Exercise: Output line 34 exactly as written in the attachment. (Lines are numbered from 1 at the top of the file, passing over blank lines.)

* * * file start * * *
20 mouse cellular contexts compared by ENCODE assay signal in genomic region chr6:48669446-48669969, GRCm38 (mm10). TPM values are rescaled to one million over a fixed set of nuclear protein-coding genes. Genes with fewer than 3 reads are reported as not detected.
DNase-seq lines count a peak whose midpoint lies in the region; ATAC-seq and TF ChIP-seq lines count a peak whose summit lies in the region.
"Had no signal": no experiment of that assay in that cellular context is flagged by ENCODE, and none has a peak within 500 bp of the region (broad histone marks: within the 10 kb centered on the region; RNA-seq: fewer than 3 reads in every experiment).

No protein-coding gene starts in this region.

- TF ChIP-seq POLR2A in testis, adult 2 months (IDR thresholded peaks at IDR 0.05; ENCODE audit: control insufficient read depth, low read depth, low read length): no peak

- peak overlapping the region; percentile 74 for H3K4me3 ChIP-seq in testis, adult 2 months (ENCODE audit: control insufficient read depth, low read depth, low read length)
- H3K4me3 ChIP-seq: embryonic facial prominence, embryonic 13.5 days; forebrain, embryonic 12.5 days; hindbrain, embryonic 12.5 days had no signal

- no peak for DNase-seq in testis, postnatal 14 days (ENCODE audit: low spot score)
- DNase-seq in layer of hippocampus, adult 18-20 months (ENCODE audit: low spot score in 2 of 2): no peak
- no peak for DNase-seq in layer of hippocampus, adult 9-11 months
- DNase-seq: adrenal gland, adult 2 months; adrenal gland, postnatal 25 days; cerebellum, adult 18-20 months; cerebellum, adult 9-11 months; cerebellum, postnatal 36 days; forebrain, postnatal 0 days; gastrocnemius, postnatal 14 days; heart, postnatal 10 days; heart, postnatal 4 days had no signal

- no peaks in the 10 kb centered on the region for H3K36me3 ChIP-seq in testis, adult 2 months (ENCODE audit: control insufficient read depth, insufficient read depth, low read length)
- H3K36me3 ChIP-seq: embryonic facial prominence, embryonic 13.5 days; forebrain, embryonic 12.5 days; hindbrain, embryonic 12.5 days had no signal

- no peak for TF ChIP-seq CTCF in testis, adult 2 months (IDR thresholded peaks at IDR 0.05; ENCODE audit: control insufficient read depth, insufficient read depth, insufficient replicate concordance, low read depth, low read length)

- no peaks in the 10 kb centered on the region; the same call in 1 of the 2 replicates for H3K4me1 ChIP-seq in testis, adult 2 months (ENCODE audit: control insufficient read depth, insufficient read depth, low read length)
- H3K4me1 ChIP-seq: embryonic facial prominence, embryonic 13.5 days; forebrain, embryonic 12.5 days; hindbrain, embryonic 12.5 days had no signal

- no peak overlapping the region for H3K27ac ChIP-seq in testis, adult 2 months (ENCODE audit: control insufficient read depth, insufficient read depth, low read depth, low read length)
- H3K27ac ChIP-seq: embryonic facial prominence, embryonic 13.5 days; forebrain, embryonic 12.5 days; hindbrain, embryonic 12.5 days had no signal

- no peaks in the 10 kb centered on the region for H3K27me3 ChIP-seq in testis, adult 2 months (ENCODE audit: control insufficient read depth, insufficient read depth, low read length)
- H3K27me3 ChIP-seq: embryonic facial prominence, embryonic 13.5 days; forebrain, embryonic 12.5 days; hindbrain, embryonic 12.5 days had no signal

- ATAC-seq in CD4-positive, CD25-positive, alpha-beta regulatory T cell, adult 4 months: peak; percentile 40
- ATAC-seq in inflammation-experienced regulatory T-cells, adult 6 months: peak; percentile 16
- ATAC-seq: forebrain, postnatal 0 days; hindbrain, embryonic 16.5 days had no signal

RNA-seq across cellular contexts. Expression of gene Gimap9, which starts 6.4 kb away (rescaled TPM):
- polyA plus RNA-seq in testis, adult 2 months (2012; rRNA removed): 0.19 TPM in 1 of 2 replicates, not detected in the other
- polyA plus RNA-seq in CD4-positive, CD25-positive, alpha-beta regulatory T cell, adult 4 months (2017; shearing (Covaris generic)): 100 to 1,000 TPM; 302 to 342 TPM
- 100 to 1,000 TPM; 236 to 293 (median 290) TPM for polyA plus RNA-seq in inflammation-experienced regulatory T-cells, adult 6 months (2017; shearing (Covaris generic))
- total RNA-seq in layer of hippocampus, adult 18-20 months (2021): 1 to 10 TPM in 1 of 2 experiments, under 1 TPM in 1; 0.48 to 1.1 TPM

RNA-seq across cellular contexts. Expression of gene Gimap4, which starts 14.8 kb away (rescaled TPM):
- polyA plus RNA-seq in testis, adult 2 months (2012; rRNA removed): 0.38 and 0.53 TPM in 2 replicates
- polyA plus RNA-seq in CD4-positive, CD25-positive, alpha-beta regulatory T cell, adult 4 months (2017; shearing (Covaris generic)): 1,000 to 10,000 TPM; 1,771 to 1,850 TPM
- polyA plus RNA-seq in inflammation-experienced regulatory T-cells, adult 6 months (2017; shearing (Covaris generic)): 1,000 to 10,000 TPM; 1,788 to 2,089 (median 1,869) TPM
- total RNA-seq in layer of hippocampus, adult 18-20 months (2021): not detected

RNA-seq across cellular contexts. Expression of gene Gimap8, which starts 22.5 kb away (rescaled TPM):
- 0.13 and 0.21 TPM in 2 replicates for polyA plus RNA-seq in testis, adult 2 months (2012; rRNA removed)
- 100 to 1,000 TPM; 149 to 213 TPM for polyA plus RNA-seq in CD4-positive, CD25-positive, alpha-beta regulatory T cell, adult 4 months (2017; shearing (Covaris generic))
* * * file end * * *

RNA-seq across cellular contexts. Expression of gene Gimap8, which starts 22.5 kb away (rescaled TPM):